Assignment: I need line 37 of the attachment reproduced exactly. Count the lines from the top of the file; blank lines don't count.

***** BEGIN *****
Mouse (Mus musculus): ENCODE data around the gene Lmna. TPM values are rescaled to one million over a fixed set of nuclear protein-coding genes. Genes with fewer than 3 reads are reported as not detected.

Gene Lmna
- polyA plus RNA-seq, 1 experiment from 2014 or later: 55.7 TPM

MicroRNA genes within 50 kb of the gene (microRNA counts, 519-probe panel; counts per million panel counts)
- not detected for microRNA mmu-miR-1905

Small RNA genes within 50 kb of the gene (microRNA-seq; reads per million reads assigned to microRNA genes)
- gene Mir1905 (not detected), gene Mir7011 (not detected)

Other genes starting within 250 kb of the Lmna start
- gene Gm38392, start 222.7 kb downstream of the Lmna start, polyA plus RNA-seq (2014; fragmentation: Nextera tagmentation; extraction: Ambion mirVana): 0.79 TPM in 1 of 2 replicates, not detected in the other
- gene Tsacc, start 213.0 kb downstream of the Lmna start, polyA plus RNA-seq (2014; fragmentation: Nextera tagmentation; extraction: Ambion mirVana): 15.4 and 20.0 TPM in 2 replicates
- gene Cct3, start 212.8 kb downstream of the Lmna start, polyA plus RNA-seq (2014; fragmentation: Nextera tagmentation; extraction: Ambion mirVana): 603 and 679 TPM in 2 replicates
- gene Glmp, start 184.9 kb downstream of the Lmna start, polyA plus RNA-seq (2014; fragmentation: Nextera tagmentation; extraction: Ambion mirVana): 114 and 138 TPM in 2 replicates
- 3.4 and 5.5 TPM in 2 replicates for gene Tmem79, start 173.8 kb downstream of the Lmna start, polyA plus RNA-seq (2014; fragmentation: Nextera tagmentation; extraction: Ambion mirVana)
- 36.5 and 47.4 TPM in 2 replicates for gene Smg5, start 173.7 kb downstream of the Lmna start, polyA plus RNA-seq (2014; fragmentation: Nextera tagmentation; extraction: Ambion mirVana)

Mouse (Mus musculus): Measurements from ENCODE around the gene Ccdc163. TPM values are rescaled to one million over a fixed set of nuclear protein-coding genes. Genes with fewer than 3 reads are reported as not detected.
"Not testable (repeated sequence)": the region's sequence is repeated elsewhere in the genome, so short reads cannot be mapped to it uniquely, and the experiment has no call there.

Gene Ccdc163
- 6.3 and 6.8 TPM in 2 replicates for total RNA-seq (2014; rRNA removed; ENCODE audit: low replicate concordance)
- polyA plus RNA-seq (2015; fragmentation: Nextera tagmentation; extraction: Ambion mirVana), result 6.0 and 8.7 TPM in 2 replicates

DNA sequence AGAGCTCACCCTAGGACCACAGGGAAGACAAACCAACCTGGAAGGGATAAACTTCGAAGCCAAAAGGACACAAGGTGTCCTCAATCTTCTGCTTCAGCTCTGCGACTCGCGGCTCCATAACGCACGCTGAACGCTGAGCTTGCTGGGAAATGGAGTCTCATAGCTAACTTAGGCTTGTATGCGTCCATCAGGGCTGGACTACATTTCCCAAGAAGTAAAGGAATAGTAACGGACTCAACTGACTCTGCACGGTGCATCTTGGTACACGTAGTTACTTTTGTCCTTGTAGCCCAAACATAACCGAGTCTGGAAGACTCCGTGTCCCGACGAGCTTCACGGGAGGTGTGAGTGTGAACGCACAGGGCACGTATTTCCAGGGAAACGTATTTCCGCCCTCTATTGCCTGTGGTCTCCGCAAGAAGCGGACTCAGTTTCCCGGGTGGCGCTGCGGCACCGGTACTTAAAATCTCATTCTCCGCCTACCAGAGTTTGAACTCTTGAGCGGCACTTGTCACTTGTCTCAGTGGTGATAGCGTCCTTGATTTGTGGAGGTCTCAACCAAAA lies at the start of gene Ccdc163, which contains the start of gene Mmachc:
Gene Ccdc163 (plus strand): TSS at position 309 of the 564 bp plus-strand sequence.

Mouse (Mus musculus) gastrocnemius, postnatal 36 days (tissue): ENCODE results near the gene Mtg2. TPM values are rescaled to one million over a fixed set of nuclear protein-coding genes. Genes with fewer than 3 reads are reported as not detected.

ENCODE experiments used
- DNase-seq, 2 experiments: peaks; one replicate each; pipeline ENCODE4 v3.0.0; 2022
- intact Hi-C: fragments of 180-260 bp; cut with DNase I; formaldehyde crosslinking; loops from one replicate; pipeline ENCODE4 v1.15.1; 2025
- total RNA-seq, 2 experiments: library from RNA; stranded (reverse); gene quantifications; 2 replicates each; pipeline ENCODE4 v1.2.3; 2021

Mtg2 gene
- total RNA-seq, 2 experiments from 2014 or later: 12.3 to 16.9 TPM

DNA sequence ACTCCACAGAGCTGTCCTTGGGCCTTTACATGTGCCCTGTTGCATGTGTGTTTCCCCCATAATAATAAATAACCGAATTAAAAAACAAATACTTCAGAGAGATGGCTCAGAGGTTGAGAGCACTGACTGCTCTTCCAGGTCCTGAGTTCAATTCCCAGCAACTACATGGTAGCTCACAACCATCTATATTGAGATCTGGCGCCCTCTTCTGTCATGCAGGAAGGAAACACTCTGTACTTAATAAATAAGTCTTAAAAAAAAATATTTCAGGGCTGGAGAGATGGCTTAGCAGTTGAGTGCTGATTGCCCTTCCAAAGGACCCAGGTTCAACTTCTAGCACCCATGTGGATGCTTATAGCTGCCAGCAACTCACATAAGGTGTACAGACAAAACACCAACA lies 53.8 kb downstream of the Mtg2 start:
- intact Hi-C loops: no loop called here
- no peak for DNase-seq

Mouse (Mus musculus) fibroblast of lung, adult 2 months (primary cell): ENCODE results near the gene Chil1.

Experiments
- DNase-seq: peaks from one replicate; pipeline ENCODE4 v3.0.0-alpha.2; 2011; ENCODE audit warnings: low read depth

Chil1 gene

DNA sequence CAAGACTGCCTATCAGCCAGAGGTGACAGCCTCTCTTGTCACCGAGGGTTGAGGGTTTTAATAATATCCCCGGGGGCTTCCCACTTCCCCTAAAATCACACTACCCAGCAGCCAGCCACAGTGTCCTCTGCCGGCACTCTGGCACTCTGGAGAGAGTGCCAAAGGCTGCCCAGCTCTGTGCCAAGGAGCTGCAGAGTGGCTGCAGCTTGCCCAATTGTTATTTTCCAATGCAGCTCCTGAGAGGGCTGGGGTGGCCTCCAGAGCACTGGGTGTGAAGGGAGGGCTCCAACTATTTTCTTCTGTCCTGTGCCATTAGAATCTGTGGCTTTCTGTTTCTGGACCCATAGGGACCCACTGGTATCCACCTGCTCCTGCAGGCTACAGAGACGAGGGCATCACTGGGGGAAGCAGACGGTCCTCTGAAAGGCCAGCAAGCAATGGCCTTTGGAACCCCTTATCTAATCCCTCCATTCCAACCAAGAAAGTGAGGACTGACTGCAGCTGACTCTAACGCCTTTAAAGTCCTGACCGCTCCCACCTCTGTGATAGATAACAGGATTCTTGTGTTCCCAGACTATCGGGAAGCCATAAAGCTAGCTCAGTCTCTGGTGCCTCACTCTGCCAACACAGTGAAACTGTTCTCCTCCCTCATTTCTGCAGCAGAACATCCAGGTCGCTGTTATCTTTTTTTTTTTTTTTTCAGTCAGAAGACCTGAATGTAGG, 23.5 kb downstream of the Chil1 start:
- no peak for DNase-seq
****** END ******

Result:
- no peak for DNase-seq